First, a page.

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Payments and Fraud: The Paradox Twins

Payments and Fraud: The Paradox Twins

Digital commerce through web and mobile is where merchants predominantly experience shopper growth today.  This has become a hugely important domain for their focus.  It offers a means for international growth, new market penetration and a way to engage with shopper-hungry Millennials in their culture.  Merchants frequently adopt a Digital-First, eCommerce-First or Mobile-First strategy to ensure full corporate buy-in to this strategy.

The challenge for Digital-First when expanding globally can be stated in simple terms:  Operate a business that can sell internationally in local language, with local currency and fulfil the orders to those markets.  There’s logistical complications to be managed for delivery into foreign markets and there’s also the challenge of selling effectively: maximizing customer sales while minimizing associated costs.

From a payments perspective, maximizing customer sales equates to being able to offer customers the opportunity to pay simply and friction-free.  The checkout process needs to be quick and intuitive and the payment methods on offer need to appeal to the shopper.  In many countries, that could mean multiple payment methods in multiple currencies.  That’s in addition to traditional card payments.  These “alternate payment methods” appeal to different people based on a range of factors like locality, currency, trust, trends, service (instant credit, pay on delivery) and cultural popularity (Alipay).

International retailers need to support a critical mass of these payment methods to maximize their market penetration and customer conversion.  47% of customers abandon online shopping baskets and shop elsewhere as a result of their preferred payment method not being offered [per research by PPRO Group].

Customer conversion is the hot topic for many global retailers.  Those lost baskets add up over a year.  Some customers decide not to buy and some get distracted.  Retailers can chase those who may have nearly completed their purchase and incentivize them to come back, but even the brick-and-mortar stores get full baskets left on the shop floor.  But if retailers don’t have the payment methods required in those markets, they don’t even give themselves a chance to maximize customer conversion.

And being able to take the payment is not enough.  The flip side is being able to accept the payment.  Assuming a retailer can serve its global customer base with the necessary payment methods, they also need to be able to determine whose money they want to take, especially in the wake of increasing digital fraud.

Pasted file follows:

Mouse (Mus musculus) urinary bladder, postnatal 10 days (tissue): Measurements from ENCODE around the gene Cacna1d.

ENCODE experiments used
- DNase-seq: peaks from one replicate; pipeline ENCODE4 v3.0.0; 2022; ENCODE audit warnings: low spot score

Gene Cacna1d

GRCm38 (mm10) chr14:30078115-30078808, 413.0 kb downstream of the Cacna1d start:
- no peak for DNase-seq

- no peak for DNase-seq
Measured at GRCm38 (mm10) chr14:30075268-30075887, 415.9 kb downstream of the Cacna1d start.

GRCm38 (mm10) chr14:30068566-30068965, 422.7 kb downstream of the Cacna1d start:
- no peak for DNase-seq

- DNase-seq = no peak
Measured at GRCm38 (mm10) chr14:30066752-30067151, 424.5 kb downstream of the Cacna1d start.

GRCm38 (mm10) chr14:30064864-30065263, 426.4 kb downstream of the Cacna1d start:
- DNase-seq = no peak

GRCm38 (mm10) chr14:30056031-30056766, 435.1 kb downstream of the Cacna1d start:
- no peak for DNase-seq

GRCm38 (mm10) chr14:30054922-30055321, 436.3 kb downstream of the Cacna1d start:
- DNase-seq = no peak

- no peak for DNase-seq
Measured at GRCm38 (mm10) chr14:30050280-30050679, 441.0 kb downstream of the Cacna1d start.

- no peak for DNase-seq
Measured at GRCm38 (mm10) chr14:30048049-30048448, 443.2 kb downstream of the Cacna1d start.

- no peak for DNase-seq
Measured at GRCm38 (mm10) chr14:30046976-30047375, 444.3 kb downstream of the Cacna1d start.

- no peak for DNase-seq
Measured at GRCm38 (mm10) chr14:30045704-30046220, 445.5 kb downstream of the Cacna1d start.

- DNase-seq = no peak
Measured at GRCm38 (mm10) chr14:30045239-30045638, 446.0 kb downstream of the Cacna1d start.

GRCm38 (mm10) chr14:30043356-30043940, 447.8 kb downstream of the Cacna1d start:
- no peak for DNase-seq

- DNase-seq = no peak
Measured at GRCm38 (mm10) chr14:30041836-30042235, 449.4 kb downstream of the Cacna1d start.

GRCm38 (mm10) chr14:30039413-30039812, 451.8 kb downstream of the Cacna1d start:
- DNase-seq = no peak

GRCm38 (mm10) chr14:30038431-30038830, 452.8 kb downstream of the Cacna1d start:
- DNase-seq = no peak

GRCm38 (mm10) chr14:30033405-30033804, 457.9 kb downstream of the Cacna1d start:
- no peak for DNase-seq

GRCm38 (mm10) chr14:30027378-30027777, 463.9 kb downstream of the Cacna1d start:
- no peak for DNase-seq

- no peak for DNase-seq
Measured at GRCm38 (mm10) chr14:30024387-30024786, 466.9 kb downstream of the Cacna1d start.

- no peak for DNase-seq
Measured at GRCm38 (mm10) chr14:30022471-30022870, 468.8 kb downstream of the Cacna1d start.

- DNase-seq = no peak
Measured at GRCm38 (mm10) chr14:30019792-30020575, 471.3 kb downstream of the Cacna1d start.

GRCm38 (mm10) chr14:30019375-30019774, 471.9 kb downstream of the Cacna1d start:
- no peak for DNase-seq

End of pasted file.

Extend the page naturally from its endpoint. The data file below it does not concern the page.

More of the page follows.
So merchants that have the payment methods in place to serve their customers still have to turn away shoppers because of the risk of fraud.  Fraud is the enemy of payment acceptance.  It’s common to hear fraud management talked of in terms of a means to stop fraudulent payments.  That’s not wrong, but there’s an alternative philosophical approach to considering this.

Fraud management is a way to continue to maximize basket conversion.  The better the fraud management service, the closer aligned it’s to a retailer’s customers, its payment methods and the shopping process, and the more customers the retailer can accept payments from.  It’s no longer a case of determining that you don’t trust someone enough to risk accepting the order.  It’s a case of identifying the shopper based on statistics that fraud management systems can now pull from many sources, including the device used for the payment and where it’s been used before.  Even after the payment is accepted and the order fulfilment process commences, there’s a short window for order review.  The payment can be analyzed after the event, the customer’s profile can be looked at in more detail and before the goods are shipped; there’s an opportunity to reject it, saving on the costs of lost goods and the consequential chargeback process. 

To an extent, fraud is a cost of doing online business.  It’s a barrier to entry in new markets where a retailer may have less local experience; but a good fraud management accounts for these costs, allows that barrier to be crossed and allows new business to be secured profitably.  Fraud management is an opportunity for new business growth, not just a threat to it.  Fraud management is the twin of payment acceptance and not the enemy.

For more information about Merchant Payments, visit our Retailer industry page.